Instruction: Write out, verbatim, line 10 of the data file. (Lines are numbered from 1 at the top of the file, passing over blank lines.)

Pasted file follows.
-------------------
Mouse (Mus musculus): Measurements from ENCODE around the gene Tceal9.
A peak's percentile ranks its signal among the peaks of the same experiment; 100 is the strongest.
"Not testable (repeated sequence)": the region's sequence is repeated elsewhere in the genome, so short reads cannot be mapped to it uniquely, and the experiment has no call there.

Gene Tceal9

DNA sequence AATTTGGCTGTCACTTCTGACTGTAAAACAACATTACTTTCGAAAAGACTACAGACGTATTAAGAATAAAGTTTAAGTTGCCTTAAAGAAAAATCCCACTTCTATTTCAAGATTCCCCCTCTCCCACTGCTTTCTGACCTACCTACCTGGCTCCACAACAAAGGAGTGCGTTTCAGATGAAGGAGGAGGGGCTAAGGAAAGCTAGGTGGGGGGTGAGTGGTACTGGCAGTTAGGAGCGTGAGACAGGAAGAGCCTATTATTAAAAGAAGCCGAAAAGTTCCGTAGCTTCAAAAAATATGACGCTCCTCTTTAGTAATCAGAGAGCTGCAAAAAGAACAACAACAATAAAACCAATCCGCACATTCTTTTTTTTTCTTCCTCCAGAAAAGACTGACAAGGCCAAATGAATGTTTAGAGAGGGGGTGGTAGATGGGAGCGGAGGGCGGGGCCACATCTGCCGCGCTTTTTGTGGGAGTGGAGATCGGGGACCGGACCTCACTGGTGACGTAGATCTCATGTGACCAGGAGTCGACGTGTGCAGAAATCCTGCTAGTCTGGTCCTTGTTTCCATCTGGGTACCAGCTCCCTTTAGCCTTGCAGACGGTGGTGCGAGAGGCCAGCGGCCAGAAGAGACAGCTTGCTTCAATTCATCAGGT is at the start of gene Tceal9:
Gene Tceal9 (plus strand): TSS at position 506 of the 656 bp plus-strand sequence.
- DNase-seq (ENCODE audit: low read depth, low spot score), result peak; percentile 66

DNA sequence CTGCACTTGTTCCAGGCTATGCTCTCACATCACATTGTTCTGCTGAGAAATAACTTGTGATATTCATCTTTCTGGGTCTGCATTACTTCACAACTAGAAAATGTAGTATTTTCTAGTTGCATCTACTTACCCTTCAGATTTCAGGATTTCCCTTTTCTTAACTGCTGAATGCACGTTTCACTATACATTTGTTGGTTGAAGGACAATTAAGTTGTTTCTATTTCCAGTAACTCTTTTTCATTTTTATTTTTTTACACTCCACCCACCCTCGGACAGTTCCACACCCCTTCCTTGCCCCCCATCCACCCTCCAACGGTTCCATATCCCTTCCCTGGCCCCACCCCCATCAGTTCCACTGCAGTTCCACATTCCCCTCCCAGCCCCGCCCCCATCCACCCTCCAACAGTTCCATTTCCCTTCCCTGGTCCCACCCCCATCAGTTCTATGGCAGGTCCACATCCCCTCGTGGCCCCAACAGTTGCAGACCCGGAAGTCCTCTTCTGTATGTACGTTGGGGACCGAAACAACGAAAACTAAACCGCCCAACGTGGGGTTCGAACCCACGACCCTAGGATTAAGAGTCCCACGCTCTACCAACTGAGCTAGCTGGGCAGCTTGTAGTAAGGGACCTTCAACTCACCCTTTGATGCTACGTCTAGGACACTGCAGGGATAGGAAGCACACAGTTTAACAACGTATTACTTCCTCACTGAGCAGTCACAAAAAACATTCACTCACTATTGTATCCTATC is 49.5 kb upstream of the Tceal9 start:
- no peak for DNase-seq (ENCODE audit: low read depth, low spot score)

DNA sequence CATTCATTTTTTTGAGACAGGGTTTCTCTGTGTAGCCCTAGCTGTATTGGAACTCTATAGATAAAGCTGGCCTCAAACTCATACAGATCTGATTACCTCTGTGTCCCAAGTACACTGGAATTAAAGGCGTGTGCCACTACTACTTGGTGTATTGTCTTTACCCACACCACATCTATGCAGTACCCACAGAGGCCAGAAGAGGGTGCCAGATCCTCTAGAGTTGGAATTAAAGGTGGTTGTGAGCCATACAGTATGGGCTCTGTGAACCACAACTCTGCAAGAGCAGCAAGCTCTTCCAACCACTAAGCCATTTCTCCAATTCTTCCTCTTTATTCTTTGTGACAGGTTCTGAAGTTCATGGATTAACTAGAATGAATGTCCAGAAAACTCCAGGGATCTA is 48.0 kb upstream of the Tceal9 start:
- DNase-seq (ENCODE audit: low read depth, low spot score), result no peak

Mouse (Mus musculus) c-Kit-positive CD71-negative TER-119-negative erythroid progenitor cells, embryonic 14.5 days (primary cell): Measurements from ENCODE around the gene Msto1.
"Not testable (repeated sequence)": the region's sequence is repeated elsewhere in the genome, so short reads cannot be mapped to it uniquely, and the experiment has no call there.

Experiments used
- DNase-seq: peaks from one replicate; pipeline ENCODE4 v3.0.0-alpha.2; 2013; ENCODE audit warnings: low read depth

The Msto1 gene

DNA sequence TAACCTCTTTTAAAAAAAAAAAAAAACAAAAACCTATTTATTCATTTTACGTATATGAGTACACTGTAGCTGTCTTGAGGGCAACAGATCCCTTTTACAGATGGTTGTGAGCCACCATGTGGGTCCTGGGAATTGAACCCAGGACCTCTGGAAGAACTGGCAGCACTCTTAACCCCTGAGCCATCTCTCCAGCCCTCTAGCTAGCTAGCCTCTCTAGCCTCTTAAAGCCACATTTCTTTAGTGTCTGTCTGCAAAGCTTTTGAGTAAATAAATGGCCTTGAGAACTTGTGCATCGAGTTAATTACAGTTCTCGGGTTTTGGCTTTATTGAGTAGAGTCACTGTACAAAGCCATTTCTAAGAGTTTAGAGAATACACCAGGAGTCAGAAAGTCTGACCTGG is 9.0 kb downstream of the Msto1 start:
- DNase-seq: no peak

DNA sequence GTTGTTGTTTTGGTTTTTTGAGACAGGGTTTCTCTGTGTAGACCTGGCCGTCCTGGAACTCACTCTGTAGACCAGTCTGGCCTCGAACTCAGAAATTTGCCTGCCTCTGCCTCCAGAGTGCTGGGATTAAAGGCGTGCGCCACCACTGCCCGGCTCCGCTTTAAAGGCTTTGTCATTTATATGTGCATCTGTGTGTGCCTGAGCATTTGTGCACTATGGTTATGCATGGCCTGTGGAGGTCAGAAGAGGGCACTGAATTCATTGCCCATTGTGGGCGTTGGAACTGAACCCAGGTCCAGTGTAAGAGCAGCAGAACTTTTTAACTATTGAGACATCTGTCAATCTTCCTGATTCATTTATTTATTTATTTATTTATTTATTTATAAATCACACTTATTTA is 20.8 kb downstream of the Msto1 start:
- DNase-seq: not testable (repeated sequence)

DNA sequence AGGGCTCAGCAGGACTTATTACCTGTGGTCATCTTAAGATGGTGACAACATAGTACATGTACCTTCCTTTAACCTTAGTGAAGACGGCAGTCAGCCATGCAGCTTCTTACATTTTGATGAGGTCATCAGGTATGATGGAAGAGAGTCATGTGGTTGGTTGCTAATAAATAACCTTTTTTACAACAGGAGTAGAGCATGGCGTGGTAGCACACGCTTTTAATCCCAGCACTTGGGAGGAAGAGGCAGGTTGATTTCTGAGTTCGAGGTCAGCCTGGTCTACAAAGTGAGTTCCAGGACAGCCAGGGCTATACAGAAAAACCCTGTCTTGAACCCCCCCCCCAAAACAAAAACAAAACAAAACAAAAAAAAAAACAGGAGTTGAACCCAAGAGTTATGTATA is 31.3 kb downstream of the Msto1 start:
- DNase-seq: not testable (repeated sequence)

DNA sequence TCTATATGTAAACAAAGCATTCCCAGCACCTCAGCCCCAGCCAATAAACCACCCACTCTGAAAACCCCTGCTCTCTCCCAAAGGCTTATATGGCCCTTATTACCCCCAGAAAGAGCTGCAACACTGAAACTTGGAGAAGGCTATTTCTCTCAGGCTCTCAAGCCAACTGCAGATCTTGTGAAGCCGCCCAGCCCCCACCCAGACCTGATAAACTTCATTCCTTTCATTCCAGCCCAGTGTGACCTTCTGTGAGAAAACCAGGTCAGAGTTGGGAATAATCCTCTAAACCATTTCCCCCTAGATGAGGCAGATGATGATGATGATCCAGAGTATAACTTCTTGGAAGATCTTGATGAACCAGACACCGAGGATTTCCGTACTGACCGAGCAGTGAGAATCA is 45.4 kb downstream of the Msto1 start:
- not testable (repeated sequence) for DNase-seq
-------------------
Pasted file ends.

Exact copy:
DNA sequence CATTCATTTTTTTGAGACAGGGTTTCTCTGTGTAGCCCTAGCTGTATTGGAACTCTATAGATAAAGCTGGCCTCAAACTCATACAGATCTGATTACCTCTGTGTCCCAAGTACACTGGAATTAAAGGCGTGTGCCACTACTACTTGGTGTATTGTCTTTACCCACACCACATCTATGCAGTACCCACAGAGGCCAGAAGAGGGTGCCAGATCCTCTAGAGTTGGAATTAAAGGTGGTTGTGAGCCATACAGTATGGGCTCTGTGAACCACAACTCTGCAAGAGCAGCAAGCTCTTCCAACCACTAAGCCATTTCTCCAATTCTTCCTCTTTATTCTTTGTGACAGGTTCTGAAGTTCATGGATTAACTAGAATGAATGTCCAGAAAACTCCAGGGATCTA is 48.0 kb upstream of the Tceal9 start: